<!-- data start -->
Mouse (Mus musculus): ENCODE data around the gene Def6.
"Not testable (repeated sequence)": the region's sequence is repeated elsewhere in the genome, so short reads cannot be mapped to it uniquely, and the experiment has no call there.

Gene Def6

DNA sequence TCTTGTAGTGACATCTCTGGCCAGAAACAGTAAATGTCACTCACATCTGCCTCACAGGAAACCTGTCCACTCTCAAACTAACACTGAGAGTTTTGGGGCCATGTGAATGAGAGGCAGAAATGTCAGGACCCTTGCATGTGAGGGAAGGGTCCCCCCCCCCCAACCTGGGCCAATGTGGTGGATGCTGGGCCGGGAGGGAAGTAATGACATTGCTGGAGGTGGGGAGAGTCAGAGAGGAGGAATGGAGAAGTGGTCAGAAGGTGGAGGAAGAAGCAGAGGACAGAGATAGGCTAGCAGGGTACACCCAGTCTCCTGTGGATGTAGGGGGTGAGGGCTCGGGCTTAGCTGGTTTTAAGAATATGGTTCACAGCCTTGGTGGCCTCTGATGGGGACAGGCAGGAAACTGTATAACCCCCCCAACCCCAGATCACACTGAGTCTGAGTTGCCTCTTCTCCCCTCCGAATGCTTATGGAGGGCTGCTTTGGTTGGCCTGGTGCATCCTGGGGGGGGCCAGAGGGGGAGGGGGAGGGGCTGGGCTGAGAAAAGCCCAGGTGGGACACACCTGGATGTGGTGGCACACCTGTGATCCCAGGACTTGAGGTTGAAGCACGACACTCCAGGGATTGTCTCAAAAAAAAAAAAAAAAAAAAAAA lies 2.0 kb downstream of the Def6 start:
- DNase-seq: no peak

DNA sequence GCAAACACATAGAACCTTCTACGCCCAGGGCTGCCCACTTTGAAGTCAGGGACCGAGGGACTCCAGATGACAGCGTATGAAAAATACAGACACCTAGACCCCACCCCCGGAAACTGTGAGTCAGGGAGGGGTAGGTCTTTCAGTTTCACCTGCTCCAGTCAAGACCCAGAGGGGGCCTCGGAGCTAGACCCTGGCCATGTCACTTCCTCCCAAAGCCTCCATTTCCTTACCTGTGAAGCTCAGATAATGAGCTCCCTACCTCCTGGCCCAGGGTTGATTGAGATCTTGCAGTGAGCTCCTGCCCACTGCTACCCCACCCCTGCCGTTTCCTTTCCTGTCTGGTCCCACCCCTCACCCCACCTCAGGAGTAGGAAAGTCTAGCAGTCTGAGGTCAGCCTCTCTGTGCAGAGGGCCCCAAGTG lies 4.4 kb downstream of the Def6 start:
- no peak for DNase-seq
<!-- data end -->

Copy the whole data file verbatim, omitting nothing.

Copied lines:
Mouse (Mus musculus): ENCODE data around the gene Def6.
"Not testable (repeated sequence)": the region's sequence is repeated elsewhere in the genome, so short reads cannot be mapped to it uniquely, and the experiment has no call there.

Gene Def6

DNA sequence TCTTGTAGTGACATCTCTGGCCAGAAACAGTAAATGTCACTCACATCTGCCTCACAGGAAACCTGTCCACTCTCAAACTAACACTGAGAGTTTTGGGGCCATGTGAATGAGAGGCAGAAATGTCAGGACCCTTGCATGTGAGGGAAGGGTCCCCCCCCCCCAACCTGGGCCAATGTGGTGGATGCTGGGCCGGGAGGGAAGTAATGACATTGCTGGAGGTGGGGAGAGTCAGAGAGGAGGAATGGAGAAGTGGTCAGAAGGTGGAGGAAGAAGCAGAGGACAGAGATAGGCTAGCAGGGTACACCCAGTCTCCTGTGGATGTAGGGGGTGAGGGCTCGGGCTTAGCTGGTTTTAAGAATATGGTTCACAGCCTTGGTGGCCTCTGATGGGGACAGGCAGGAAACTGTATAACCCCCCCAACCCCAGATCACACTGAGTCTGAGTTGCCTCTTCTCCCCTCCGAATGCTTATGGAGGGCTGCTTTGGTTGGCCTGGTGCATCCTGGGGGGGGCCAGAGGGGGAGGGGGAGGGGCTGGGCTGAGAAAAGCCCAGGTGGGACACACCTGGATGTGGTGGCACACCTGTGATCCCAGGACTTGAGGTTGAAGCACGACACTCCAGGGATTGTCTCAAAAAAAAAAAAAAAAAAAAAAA lies 2.0 kb downstream of the Def6 start:
- DNase-seq: no peak

DNA sequence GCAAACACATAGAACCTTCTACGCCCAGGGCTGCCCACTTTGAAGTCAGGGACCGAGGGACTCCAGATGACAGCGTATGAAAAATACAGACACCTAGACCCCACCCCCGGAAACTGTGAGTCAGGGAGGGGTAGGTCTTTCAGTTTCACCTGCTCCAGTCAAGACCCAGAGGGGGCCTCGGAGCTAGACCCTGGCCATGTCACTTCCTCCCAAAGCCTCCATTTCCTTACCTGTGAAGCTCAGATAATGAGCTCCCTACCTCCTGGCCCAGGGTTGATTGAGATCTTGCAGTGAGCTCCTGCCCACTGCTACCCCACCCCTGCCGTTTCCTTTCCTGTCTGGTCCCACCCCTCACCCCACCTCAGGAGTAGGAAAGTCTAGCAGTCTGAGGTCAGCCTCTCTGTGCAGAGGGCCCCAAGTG lies 4.4 kb downstream of the Def6 start:
- no peak for DNase-seq